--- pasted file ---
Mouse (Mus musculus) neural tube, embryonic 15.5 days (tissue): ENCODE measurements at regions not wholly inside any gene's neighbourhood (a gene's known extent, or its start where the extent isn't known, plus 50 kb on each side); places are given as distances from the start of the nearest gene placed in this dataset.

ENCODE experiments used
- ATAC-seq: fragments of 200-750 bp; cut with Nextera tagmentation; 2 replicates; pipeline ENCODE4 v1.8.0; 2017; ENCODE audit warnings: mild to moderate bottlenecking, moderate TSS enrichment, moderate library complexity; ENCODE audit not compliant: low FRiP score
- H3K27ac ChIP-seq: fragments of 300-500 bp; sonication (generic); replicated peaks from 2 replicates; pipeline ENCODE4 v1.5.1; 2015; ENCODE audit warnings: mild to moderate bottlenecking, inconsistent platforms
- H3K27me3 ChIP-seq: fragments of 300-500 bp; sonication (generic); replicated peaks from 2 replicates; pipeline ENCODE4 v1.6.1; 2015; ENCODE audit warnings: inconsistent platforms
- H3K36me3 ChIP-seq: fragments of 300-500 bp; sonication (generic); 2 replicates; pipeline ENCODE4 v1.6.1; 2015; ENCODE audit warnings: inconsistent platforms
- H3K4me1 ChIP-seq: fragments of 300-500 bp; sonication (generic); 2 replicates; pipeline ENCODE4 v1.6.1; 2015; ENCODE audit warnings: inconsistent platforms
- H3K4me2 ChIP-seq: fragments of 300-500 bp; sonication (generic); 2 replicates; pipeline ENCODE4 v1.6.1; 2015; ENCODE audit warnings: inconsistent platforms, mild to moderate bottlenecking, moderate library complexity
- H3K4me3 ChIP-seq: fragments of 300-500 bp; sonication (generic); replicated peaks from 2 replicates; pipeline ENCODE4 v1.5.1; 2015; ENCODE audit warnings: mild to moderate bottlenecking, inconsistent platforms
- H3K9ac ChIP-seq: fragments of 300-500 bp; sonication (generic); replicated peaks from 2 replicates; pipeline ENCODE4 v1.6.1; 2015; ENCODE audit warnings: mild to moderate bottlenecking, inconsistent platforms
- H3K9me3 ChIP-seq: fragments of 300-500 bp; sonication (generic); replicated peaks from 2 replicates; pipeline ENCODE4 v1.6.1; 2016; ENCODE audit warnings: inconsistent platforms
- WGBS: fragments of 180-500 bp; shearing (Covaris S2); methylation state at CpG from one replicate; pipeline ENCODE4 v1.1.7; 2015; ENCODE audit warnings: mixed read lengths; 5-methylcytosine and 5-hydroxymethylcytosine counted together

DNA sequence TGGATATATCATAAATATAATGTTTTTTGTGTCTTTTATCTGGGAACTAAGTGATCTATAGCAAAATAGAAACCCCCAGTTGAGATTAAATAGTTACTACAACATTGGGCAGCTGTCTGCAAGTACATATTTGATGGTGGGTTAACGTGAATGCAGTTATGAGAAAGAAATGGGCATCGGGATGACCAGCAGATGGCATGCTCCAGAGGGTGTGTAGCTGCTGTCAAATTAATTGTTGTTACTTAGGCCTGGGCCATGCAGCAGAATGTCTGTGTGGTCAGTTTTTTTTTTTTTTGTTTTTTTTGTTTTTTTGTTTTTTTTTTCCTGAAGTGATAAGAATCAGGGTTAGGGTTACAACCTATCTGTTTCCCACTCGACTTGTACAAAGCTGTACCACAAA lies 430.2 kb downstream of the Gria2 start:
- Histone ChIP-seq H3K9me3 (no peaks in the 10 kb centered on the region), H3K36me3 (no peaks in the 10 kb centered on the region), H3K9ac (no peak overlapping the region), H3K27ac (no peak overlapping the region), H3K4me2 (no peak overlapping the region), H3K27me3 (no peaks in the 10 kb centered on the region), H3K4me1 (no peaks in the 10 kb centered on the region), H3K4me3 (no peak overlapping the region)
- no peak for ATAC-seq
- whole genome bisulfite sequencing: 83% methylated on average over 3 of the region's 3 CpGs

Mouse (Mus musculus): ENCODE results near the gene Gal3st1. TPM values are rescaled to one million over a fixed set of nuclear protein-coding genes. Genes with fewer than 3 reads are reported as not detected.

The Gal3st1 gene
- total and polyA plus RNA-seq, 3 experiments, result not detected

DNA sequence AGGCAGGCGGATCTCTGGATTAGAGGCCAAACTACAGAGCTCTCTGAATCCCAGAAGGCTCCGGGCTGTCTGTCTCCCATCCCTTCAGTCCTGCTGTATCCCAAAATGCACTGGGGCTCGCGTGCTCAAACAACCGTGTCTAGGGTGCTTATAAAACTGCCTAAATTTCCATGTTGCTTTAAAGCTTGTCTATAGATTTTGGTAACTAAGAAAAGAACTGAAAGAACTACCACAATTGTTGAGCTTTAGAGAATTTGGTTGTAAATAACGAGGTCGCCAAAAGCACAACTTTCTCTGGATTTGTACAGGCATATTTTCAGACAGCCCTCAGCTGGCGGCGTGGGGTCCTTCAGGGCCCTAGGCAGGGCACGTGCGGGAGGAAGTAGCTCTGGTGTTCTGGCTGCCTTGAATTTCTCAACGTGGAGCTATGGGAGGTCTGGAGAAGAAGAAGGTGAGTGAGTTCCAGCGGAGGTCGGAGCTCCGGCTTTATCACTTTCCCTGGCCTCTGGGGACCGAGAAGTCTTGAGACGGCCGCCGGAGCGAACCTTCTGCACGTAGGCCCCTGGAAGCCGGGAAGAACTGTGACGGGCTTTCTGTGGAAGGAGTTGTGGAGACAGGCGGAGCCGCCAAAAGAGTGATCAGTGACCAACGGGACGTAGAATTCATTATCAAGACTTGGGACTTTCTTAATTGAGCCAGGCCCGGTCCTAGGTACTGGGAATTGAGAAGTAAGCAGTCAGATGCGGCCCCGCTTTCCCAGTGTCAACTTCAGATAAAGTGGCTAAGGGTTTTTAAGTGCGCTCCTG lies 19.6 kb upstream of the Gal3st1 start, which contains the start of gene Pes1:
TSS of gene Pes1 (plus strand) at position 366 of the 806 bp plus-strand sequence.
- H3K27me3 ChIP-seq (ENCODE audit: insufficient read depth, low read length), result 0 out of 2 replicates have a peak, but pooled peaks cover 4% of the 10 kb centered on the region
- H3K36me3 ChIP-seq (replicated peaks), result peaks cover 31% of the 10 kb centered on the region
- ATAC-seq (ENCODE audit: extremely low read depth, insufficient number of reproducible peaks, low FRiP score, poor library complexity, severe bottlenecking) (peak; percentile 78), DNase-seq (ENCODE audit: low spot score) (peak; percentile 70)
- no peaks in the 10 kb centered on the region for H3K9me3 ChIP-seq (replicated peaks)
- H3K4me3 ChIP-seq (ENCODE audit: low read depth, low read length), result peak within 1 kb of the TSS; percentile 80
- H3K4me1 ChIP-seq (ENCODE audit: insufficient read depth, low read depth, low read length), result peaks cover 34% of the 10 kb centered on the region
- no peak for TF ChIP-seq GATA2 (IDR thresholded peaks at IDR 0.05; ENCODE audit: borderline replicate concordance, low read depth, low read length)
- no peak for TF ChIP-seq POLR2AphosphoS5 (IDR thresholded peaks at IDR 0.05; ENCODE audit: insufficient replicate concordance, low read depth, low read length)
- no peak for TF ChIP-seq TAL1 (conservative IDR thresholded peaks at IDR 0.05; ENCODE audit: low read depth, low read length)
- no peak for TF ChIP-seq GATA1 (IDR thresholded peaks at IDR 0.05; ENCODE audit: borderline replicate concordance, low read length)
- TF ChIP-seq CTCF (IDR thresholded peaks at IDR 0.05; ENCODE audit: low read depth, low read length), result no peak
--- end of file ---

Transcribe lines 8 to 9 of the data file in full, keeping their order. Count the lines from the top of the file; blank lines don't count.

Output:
- H3K4me2 ChIP-seq: fragments of 300-500 bp; sonication (generic); 2 replicates; pipeline ENCODE4 v1.6.1; 2015; ENCODE audit warnings: inconsistent platforms, mild to moderate bottlenecking, moderate library complexity
- H3K4me3 ChIP-seq: fragments of 300-500 bp; sonication (generic); replicated peaks from 2 replicates; pipeline ENCODE4 v1.5.1; 2015; ENCODE audit warnings: mild to moderate bottlenecking, inconsistent platforms